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Is enrollment starting to grow at Pennsylvania universities?

Debra Erdley
| Thursday, Aug. 31, 2017, 3:51 p.m.
Undergraduate students walk past the Emeriti Faculty Fountain on the California University of Pennsylvania campus in a procession to the convocation center for commencement ceremonies on Saturday, May 7, 2016, in California, Pa.
Ken Reabe Jr. | For The Tribune-Review
Undergraduate students walk past the Emeriti Faculty Fountain on the California University of Pennsylvania campus in a procession to the convocation center for commencement ceremonies on Saturday, May 7, 2016, in California, Pa.
Undergraduate students arrive at the California University of Pennsylvania convocation center for Commencement ceremonies on Saturday, May 7, 2016, in California, Pa.
Ken Reabe Jr. | For The Tribune-Review
Undergraduate students arrive at the California University of Pennsylvania convocation center for Commencement ceremonies on Saturday, May 7, 2016, in California, Pa.

College enrollment may be growing as administrators tackle tough issues at some Pennsylvania State System universities where student numbers have been declining since 2011.

Officials at California University of Pennsylvania — where enrollment dropped by 20 percent between 2011 and 2016 — and Clarion University — where enrollment declined 29 percent during that period — say they saw a slight uptick in enrollment as classes got under way this week.

And officials at Indiana University of Pennsylvania — where enrollment declined about 15 percent during that period and is down slightly again this year — are acknowledging that a drop-out rate of about 28 percent of the freshman class by year's end is a problem that must be addressed.

The schools are among the 14 state-owned universities in the Pennsylvania State System of Higher Education, where enrollment declined by nearly 15,000 students statewide between 2010 and 2016.

Only two universities — West Chester University in suburban Philadelphia, and Slippery Rock University in Butler County — have posted enrollment increases in recent years.

Although officials repeatedly pointed to Pennsylvania's shrinking pool of new high school graduates as a factor in the decline, the numbers have become problematic.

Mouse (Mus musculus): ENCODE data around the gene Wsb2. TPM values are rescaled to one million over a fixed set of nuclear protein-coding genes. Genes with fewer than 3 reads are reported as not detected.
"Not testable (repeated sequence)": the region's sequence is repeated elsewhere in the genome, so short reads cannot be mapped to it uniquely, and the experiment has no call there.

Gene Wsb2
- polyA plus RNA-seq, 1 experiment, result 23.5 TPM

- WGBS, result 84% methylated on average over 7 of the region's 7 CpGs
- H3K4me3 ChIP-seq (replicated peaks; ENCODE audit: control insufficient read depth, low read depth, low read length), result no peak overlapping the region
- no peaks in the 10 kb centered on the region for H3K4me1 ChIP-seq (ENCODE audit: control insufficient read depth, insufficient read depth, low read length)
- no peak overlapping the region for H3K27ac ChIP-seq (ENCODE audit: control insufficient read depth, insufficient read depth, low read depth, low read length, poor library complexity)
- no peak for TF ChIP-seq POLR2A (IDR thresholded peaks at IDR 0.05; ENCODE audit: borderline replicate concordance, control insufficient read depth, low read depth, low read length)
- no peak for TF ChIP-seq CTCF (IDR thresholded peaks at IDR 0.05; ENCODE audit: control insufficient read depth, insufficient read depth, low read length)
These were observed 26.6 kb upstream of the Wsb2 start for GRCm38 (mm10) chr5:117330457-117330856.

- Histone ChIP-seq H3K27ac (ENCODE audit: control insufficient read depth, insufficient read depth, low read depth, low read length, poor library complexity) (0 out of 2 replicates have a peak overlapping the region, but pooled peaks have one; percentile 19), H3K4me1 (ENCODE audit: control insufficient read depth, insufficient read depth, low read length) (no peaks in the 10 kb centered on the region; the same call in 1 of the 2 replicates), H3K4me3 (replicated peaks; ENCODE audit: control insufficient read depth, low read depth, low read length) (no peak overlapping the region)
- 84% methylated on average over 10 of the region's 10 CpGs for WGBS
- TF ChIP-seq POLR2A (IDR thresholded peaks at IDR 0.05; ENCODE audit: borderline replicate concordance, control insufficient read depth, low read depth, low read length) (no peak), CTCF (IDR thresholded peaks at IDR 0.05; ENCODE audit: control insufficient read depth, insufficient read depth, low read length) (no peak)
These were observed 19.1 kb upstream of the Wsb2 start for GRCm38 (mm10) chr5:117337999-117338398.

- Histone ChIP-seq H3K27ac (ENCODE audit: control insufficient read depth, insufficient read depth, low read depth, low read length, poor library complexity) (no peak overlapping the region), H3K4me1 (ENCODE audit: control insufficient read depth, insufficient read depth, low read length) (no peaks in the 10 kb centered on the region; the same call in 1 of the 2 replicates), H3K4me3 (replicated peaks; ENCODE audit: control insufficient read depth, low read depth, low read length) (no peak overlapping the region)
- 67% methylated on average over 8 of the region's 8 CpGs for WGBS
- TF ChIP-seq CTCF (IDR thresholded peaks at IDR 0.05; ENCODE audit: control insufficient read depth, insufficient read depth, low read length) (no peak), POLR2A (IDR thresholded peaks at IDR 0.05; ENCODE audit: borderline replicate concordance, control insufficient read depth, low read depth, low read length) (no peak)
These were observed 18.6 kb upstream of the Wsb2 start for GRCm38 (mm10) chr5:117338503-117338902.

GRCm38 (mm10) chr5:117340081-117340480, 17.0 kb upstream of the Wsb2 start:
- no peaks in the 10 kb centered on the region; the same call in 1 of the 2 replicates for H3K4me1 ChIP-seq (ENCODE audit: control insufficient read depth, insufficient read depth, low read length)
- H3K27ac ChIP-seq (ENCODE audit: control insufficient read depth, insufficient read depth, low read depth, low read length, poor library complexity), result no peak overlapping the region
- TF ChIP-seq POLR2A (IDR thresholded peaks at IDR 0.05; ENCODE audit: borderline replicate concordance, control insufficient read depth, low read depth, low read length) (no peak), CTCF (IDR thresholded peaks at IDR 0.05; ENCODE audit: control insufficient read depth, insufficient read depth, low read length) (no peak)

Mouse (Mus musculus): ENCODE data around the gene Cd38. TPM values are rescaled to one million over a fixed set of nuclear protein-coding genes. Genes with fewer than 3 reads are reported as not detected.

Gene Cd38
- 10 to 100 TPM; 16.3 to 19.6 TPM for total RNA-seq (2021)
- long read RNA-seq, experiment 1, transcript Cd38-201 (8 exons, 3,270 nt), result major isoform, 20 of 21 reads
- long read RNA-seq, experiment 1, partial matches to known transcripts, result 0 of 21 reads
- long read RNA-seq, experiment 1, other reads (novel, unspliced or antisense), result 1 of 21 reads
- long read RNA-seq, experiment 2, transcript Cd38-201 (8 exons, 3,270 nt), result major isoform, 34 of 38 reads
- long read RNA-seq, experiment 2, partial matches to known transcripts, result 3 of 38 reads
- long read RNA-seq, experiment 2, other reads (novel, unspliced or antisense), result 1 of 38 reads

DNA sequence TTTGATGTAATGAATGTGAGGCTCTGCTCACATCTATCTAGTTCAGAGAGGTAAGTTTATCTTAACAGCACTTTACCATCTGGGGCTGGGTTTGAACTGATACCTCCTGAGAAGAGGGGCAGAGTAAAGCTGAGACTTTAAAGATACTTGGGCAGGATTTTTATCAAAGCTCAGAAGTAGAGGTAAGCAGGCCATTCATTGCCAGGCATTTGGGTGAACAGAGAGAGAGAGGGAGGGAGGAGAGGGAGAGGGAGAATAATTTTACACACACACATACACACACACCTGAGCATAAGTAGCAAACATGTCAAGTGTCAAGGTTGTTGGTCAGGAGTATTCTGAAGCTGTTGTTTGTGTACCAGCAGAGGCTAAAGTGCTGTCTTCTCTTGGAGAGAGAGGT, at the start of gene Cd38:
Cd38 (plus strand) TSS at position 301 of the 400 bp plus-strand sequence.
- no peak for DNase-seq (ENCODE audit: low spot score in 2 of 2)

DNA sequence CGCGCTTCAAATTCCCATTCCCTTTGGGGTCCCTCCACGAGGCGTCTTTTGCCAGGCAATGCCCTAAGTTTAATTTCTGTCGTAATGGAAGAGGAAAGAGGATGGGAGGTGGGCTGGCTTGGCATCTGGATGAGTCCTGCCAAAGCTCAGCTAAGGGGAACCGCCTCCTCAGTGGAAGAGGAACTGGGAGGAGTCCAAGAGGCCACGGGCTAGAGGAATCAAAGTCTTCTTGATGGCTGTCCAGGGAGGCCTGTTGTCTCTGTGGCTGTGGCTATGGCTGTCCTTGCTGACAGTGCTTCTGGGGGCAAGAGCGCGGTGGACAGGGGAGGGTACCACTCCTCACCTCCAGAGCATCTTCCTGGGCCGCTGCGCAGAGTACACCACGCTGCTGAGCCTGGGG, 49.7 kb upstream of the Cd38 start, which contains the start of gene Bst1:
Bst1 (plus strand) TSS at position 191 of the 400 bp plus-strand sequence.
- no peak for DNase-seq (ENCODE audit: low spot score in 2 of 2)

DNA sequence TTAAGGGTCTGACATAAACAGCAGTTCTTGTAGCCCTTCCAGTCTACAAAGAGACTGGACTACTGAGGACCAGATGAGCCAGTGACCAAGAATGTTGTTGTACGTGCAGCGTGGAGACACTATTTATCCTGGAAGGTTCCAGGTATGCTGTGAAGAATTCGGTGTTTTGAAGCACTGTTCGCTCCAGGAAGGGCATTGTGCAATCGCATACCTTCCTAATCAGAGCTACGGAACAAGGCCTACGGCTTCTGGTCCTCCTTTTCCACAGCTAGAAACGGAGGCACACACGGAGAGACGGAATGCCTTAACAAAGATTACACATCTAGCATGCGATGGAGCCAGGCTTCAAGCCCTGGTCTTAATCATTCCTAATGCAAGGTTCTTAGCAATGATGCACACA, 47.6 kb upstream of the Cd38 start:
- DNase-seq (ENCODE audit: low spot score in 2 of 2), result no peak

State System officials will be watching enrollment numbers closely this year as they conclude a sweeping review of the State System of Higher Education . Outgoing System Chancellor Frank Brogan initiated the review this year, saying the system's operations became unsustainable in the face of declining enrollment and stagnant state support.

Official enrollment figures won't be released until the beginning of the fourth week of classes, but State System spokesman Kenn Marshall said officials are projecting a 1 percent enrollment decline statewide.

At Cal U, officials said preliminary reports suggest enrollment increased 3 percent or about 225 students from last year when enrollment stood at 7,553.

At Clarion, where total enrollment edged up only slightly from 5,224 last fall to 5,256, officials cited an increase of 100 new students, including undergraduates, transfers and graduate students, as evidence that Clarion is turning the corner on declining enrollment as it launches a celebration of its 150th anniversary.

Spokesmen for the two schools cited new degree programs as factors in helping attract more students.

Cal U Dean of Admissions Tracey Sheetz said the school simplified its merit scholarship program. Rather than requiring students to apply for the awards, the university created a grid using high GPAs and SAT/ACT results so students automatically know how much aid they would receive. She said the school plans to post the grid on its website this fall. Sheetz said officials hope that will make the Washington County school more competitive in efforts to attract strong academic students who are typically offered large awards at more costly private colleges.

Meanwhile at IUP, President Michael Driscoll said freshman enrollment is up this year even though total enrollment is expected to be down slightly.

Driscoll pointed to sagging student retention numbers as part of the problem.

“Of the 2,500 or so freshmen we will see this fall, about 700 of them will not be back next fall,” Driscoll said in an address to the university community. The numbers become even worse at the end of the sophomore year, when four out of 10 who entered as freshmen have left the school, he said.

Driscoll challenged IUP to bump freshmen retention rates to 80 percent from 72 percent within the next five years.

“We must redouble our efforts to do better by our students. It makes financial sense. After all, it's less expensive to keep a student than to recruit a new one. More important, it is the right thing to do,” Driscoll said.

Debra Erdley is a Tribune-Review staff writer. Reach her at 412-320-7996 or derdley@tribweb.com or via Twitter @deberdley_trib

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